General principles🧡:

  1. Put yourself out there. If you don't do it, no one will.
  2. Get used to be rejected. You will be rejected for sure, make it a norm. Make sure you figure out why you got rejected. Did I do it wrong? If yes, figure out what is wrong and move on to the next one. If no, it could be their problem, move on to the next one.
  3. Be structural. Do it smart, not just hard. Keep track of everyone, create a holiday email list. By remembering people with your little brain is not going to be efficient.
  4. Don't reject anyone. Be good friends with high-value connections, but don't reject anyone just because they can't offer you anything now. You never know what they will become in the future. As long as they are hard-working and smart. And in general, I think helping more people is a personal mission which I encourage you to do the same.
  5. Focus on offering, not receiving. The key to winning in this game is simple, focusing on offering people help/value. It always works well. I recruited my first ambassador from UT Austin. He is a passionate film major, a talented guy. I didn't start by asking him to be my ambassador, I connected him to my buddy in LA who is currently working in the entertainment industry. He was so grateful for the things I brought on the table and decided to become my ambassador. The point is to really care about the others and see how you can help them to achieve their goals. Don't worry about receiving, because you will receive if you offer.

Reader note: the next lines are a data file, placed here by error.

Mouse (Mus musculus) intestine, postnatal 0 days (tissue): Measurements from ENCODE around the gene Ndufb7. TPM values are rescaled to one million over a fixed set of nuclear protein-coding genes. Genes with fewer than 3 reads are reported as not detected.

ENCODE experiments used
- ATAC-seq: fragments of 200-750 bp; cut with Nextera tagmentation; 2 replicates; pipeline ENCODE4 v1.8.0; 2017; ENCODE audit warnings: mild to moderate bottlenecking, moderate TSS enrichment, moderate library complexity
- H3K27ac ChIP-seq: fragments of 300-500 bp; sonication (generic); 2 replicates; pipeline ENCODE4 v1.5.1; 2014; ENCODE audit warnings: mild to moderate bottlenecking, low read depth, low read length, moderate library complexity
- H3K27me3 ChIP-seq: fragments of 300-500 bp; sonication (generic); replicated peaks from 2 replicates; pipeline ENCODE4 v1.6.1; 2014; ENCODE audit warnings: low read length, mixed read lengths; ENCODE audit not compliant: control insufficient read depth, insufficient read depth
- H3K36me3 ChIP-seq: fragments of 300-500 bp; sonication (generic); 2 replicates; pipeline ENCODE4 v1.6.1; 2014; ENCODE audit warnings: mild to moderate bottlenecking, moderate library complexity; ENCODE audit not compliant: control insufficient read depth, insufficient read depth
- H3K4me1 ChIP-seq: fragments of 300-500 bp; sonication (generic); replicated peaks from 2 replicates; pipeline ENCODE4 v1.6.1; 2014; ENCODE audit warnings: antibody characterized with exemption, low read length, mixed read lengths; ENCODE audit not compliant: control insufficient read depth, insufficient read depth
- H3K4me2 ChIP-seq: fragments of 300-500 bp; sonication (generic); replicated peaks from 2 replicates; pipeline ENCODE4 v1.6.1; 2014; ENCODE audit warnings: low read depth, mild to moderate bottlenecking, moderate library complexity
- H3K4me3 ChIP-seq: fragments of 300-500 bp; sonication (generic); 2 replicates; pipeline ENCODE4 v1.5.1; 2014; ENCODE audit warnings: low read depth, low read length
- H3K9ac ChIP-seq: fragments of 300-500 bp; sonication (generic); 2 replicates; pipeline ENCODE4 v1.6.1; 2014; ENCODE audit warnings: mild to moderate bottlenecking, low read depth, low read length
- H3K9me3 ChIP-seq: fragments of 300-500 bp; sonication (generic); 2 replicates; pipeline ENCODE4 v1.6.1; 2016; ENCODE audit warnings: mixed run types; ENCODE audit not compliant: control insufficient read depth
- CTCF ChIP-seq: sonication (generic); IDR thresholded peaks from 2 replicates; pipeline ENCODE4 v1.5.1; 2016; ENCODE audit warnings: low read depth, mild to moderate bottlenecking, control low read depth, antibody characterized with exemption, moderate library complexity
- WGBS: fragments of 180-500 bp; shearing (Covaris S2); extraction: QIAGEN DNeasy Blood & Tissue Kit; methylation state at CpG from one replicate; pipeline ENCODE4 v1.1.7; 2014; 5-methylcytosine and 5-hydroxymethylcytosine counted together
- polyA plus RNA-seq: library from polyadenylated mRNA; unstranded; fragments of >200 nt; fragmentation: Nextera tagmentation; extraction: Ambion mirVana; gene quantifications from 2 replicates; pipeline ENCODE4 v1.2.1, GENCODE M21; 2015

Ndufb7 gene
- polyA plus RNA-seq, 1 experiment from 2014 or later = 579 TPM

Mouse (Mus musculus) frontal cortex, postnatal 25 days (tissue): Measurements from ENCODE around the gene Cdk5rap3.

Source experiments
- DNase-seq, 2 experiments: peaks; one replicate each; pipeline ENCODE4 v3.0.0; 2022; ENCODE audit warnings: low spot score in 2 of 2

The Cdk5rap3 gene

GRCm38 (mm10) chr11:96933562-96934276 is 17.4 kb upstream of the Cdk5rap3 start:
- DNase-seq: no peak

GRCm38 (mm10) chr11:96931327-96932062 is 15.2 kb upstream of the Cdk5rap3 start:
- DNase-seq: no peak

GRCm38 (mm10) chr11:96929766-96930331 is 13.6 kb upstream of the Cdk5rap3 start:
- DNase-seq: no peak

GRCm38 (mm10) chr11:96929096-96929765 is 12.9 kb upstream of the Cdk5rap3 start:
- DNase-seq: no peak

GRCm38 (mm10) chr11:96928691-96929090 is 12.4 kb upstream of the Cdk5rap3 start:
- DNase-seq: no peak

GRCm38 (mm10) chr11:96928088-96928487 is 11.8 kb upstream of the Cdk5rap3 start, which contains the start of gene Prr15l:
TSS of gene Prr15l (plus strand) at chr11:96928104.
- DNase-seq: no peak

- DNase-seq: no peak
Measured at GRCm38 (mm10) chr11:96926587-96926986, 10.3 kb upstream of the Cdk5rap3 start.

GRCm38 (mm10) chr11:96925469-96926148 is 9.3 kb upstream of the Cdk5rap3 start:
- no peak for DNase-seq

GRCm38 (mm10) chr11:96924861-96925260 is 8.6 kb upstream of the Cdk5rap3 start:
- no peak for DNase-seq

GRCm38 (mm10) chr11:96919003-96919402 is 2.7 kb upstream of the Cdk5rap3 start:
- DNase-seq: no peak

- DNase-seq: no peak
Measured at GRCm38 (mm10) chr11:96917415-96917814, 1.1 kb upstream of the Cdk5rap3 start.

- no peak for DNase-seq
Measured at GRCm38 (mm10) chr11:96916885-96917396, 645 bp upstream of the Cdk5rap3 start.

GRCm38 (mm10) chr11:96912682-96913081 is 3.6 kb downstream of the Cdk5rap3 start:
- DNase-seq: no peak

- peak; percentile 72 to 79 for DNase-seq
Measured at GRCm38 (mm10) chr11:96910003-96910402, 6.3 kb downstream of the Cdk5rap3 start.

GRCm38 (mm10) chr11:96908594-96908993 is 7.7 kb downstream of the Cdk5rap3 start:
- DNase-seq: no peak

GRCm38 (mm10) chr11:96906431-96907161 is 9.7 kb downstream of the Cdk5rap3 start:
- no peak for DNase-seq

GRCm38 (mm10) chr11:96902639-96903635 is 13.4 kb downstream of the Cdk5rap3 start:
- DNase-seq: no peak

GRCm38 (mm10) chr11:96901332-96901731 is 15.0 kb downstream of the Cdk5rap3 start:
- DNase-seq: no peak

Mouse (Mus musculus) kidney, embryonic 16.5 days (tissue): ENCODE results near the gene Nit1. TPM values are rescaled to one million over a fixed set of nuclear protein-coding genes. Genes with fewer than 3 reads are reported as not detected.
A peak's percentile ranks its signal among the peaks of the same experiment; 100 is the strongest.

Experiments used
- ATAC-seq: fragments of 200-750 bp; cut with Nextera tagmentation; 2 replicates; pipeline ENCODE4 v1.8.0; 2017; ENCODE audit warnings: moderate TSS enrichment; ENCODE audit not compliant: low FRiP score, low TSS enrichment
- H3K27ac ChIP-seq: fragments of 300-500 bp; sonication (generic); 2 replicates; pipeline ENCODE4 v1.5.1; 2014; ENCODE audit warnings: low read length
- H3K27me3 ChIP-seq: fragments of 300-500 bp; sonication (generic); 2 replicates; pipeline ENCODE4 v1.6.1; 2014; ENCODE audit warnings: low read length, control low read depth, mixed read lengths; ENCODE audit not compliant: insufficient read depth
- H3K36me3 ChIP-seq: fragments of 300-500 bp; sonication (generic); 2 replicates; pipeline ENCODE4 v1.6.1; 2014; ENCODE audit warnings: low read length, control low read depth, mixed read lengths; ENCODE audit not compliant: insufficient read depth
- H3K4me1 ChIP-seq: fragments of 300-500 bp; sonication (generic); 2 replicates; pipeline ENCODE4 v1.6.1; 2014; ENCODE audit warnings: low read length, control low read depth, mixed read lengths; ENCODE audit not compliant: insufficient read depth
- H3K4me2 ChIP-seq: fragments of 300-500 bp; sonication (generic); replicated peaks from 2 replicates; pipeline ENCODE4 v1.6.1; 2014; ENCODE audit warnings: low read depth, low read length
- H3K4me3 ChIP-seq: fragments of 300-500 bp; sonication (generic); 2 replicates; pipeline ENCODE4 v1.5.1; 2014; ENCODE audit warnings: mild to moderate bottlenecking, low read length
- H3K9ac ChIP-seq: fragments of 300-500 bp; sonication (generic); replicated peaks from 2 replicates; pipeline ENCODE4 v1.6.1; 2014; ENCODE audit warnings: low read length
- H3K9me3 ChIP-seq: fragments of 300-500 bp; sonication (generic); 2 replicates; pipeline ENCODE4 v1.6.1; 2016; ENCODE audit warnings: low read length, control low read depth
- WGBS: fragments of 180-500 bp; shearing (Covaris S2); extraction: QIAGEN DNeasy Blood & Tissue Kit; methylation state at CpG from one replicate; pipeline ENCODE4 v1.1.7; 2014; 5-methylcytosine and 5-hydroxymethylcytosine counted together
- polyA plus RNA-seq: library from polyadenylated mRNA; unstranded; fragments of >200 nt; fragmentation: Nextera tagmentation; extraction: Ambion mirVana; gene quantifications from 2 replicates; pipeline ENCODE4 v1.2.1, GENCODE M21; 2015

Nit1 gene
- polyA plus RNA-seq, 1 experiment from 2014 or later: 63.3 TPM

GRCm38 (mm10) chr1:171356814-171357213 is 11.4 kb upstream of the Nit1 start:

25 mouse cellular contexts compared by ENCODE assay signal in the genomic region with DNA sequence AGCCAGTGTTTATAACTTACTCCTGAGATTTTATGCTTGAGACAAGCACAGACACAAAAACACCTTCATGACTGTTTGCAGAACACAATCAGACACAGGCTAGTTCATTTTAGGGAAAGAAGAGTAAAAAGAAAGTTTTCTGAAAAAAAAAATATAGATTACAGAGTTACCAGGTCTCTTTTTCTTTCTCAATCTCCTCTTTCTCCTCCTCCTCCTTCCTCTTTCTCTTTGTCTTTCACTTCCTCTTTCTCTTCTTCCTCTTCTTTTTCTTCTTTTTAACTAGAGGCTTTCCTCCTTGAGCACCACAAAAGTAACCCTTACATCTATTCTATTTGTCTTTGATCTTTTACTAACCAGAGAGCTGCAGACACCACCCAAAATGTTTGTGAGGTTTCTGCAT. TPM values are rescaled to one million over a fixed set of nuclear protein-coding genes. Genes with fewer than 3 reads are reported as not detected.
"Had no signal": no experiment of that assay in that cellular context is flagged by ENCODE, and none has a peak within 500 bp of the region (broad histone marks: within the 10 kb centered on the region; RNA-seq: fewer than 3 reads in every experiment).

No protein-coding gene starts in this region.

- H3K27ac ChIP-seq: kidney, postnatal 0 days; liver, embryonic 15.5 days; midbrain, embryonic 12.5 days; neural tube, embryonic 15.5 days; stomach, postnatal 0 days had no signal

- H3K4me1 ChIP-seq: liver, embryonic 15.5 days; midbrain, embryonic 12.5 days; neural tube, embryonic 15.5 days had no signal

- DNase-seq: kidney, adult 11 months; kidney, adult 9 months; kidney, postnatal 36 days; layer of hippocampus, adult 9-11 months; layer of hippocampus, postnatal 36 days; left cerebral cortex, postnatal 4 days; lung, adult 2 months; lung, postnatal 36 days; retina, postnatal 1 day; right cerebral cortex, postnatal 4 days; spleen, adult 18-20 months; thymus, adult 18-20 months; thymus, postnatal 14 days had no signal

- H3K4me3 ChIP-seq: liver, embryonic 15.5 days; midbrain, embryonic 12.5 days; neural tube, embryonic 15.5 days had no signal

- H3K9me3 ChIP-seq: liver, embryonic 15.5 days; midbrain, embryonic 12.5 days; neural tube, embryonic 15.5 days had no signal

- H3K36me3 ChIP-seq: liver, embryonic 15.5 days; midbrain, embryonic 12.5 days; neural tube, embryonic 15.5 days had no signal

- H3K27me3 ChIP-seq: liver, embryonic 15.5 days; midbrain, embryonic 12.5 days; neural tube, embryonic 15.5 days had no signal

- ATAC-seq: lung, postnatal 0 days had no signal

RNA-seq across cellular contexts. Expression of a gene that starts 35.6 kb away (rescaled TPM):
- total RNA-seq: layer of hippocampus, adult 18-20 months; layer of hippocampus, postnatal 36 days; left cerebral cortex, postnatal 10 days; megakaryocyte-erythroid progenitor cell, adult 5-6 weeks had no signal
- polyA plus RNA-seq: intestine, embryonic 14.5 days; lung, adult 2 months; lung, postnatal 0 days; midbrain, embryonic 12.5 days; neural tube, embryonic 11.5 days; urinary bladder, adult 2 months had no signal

How to keep track of everyone🌍?

At some point, you will have so many connections that you can even keep up. You need a personal CRM to record all the connections. I personally use Trello, because it works pretty well and it's free.

I put connections in different talent pools:

Then I fill out their profile:

Then I label the type/priority:

I screenshot an example from my network:

Networking is simple, but not easy. You have to do it over and over again to find your own words and style. You can do it! πŸ™ŒπŸ™ŒπŸ™Œ